What we SHOULD say: “Project X took precedence because the customer called in with an urgent request, but I’ll have Project Y complete tomorrow.”

Why this is important: You can’t control last minute changes in priorities, especially when it comes to customers and important fluctuations that are out of your control. Do not apologize for being forced to reprioritize one body of work over another, however, make sure to actively communicate these changes to all relevant parties proactively to ensure that no one is left in the dark.

3. I Have a LOT of Information to Share

What we say: “Sorry that this presentation is so long, but there is a lot of important information that you should hear in these 25 slides.”

What we mean: “This meeting is going to take way longer than you planned. And I didn’t prepare very well, so I want to warn you up front that it’s going to take me a long time to share this information.”

What we SHOULD say: “I have 25 slides to present to you, and will commit to 30 minutes plus questions. This information is really important and I appreciate your attention.”

Why this is important: Doing a mediocre job before a meeting or presentation isn’t something to apologize for – it’s something you shouldn’t do at all. If you’re going to present, do it well and be prepared, respecting everyone’s time. If you do indeed need to share copius amounts of information, make darn sure that it’s important, as succinct as possible, and set the audience’s expectations that it will be a long haul.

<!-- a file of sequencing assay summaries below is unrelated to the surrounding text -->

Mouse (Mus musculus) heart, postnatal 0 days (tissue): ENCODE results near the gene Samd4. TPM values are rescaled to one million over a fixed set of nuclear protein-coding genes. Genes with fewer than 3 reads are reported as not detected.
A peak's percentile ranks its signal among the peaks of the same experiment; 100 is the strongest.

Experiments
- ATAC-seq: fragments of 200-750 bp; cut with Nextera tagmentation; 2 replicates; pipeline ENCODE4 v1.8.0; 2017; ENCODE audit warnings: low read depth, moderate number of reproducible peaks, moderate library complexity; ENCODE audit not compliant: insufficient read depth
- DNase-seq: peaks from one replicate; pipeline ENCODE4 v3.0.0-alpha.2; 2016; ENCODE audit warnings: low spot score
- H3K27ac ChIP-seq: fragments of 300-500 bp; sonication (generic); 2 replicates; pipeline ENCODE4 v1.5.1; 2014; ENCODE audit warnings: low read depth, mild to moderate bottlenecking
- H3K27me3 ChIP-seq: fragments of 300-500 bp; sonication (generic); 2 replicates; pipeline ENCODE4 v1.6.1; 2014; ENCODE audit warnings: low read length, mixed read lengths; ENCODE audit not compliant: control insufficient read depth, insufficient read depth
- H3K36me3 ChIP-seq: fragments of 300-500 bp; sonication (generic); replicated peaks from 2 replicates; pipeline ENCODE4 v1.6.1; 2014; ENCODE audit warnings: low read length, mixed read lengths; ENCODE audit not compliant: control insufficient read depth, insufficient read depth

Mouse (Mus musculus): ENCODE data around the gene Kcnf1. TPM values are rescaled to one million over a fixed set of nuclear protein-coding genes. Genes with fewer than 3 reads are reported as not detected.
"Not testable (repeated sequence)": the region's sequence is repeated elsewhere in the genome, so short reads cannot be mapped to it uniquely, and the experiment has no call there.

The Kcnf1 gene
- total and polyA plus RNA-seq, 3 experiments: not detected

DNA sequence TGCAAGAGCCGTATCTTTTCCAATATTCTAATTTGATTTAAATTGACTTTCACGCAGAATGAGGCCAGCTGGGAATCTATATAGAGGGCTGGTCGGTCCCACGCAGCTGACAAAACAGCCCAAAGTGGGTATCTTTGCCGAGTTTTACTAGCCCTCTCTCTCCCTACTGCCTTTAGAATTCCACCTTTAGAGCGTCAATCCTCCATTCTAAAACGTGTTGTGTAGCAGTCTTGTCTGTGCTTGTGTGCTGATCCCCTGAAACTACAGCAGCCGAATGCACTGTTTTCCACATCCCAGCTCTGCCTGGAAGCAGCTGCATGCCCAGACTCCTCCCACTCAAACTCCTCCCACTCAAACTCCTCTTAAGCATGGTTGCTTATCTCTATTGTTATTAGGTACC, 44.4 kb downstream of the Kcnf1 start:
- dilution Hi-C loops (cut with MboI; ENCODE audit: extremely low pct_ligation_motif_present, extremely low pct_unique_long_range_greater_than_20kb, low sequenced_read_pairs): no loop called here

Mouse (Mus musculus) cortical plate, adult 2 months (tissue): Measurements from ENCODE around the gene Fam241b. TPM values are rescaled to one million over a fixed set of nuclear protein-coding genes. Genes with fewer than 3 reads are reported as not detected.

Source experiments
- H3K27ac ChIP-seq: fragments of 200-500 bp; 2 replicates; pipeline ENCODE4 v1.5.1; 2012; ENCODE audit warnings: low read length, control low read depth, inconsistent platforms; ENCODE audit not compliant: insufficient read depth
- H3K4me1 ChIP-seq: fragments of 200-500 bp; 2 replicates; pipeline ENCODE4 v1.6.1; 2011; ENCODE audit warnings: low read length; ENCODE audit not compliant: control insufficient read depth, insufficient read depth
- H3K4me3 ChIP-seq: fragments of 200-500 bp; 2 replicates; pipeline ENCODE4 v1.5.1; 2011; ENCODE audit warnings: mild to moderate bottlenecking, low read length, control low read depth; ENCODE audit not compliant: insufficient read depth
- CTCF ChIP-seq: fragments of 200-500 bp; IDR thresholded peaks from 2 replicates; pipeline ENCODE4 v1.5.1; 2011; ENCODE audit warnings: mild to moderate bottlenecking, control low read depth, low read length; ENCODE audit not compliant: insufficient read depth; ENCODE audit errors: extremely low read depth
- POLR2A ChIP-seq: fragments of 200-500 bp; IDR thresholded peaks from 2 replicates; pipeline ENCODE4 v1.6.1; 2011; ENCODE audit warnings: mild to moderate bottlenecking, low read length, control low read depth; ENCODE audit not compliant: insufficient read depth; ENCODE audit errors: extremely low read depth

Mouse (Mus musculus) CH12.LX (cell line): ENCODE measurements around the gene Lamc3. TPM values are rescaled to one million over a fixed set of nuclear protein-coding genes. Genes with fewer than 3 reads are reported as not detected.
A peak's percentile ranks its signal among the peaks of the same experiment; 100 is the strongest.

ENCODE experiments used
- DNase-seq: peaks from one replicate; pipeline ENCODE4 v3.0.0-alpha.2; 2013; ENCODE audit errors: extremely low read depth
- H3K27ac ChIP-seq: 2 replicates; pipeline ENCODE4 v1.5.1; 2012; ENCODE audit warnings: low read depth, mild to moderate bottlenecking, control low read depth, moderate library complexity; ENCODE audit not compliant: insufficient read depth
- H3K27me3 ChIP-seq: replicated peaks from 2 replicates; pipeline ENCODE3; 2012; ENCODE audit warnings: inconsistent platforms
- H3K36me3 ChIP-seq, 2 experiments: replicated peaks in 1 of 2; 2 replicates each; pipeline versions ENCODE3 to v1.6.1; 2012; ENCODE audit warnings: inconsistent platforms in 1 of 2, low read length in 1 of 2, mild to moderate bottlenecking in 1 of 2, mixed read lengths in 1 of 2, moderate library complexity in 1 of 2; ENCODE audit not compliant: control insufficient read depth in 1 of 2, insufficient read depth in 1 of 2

4. I Have Absolutely No Idea How to Answer that Question

What we say: “I don’t know how to get ahold of him / where the file is / when she is getting back to the office, sorry!”

What we mean: “I don’t know the answer, and I don’t think I really should know the answer, so let me apologize so that you don’t get upset with me.”

What we SHOULD say: “I don’t know when Mr. Stevens is getting back, but I can let him know you were looking for him,” or “I haven’t seen the Acme Corp file in quite some time, but when I do some filing today, if I see it, I will let you know.”

Why this is important: You actually are not sorry that you don’t know every answer to every question – so don’t apologize for not being a human encyclopedia of company information. Even if it’s your job to know where something or someone is, offer to make the situation right by finding the missing person or thing, but don’t apologize.

Ultimately, we still need to be polite in the workplace. Say you’re sorry if you do something truly wrong or if you accidentally hurt someone or cause a problem. But make sure that you don’t just throw out the “S” word to avoid conflict or buy yourself some time. By altering this simple behavior, your true apologies will mean more and your business acumen and presence won’t be called into question every time you are presented with a challenge.

Photo Credit: Florian on Flickr. CC licensed